Bond University’s Mirvac School of Sustainable Development building has been awarded the United Nations Association of Australia World Environment Day Szencorp Green Building Award.

The first educational building in Australia to achieve a 6 Star Green Star – Education Pilot Certified Rating for its sustainable features and innovative design, this latest award builds on a list of accolades, including the Royal Institution of Chartered Surveyors Sustainability Award received last October.

Among the building’s most outstanding sustainable features is its use of natural light, mixed-mode ventilation and the capture of prevailing breezes. Recycled rainwater and greywater supply  the building’s entire water requirement and recycled materials were used extensively during construction, including recycled timber, low-emission paints and carpets made from recycled fibres.

  • Key sustainable features of the building include:
  • Mixed-mode ventilation system using the outside air when conditions are suitable
  • 82 per cent reduction in carbon emissions compared to a benchmark building
  • Wastewater treatment system and rainwater capture and reuse to reduce use of potable water
  • Optimum orientation to maximise natural daylight and capture prevailing breezes
  • Exotic trees mulched and native landscaping providing net increase in biological diversity
  • Energy efficient lighting, including task lighting
  • Refrigerants with zero ozone depleting potential and minimal global warming impact
  • 90 per cent of construction waste by weight was reused or recycled.
  • 30 per cent of cement was replaced with fly-ash in all concrete to reduce embodied energy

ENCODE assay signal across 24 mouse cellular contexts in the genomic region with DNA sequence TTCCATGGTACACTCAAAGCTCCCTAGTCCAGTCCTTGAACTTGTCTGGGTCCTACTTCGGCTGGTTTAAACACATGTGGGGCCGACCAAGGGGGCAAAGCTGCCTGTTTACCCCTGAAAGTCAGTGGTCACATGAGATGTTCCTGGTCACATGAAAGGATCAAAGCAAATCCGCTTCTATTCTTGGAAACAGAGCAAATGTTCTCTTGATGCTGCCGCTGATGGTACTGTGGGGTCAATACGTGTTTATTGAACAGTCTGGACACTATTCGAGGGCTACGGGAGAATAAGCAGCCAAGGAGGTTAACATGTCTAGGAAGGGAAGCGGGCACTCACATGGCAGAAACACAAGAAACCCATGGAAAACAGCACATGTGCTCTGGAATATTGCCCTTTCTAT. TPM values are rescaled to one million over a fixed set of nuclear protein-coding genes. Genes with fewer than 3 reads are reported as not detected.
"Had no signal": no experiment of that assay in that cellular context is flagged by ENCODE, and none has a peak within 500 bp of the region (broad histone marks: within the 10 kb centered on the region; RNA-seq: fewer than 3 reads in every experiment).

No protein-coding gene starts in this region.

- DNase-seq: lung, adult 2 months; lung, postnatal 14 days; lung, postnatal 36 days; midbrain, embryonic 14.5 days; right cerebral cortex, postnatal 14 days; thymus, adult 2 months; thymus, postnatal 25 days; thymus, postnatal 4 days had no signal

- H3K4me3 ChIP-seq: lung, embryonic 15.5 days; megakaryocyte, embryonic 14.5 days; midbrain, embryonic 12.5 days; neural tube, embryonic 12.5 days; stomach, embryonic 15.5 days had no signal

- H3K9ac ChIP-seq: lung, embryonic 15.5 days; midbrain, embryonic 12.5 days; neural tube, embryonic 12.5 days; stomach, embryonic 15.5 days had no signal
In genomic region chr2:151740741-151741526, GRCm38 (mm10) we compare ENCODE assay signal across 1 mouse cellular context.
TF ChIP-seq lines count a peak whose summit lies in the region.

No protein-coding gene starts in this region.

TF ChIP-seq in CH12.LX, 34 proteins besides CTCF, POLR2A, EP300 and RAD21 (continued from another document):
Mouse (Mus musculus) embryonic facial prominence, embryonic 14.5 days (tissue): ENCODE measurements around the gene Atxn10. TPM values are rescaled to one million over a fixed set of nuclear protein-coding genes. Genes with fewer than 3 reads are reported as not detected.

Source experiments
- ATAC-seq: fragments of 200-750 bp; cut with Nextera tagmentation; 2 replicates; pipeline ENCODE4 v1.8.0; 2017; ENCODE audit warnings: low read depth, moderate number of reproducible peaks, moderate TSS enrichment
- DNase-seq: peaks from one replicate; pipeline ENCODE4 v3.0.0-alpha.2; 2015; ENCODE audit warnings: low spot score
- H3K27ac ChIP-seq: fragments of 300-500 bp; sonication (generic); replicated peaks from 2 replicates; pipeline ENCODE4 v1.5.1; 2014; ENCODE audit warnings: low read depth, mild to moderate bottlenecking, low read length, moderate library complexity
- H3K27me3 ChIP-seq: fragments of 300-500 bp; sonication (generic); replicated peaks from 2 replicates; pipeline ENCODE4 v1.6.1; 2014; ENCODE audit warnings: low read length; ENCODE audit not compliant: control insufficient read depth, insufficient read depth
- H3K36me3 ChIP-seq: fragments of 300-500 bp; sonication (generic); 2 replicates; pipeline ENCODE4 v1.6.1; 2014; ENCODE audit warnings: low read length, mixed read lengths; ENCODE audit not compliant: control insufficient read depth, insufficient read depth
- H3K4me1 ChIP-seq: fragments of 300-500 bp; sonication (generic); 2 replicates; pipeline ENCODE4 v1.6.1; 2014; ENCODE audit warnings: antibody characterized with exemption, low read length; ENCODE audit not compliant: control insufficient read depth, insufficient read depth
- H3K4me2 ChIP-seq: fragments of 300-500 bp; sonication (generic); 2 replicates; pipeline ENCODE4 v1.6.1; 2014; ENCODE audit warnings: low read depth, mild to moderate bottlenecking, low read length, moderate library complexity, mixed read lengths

• Solar photovoltaic panels, a wind turbine and a biodiesel generator to generate renewable and low-emission electricity
  • Living laboratory education centre, digital building management system, display material and educational signage and fittings
  • Low volatile organic compound paints, carpets and furniture to improve the indoor environment
  • Office spaces have been designed to standard sizes to minimise waste and over 95per cent of loose furniture is recycled
  • The design also made extensive use of recycled materials, including recycled-certified steel and timber, low-emission paints and carpets made from recycled fibres.
  • Cyclist facilities for staff and students

Managing director of Szencorp and sponsor of the award Peter Szental said Bond University had developed an educational building with intelligent sustainable design from which students could learn.

“I am delighted that this year’s winner is an outstanding building dedicated to educate sustainable design students,”: Mr Szental said.

“It is only by studying a sustainable building first-hand that students can really understand how a building’s sustainable features work together to dramatically reduce a building’s environmental impact.”

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